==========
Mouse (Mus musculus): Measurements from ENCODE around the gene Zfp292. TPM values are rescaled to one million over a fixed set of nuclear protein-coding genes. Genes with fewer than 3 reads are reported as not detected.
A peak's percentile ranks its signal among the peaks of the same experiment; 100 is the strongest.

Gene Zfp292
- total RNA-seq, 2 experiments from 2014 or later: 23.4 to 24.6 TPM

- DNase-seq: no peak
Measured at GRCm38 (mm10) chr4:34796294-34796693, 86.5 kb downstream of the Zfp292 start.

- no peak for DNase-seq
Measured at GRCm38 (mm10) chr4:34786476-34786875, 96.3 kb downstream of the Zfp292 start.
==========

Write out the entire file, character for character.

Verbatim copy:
Mouse (Mus musculus): Measurements from ENCODE around the gene Zfp292. TPM values are rescaled to one million over a fixed set of nuclear protein-coding genes. Genes with fewer than 3 reads are reported as not detected.
A peak's percentile ranks its signal among the peaks of the same experiment; 100 is the strongest.

Gene Zfp292
- total RNA-seq, 2 experiments from 2014 or later: 23.4 to 24.6 TPM

- DNase-seq: no peak
Measured at GRCm38 (mm10) chr4:34796294-34796693, 86.5 kb downstream of the Zfp292 start.

- no peak for DNase-seq
Measured at GRCm38 (mm10) chr4:34786476-34786875, 96.3 kb downstream of the Zfp292 start.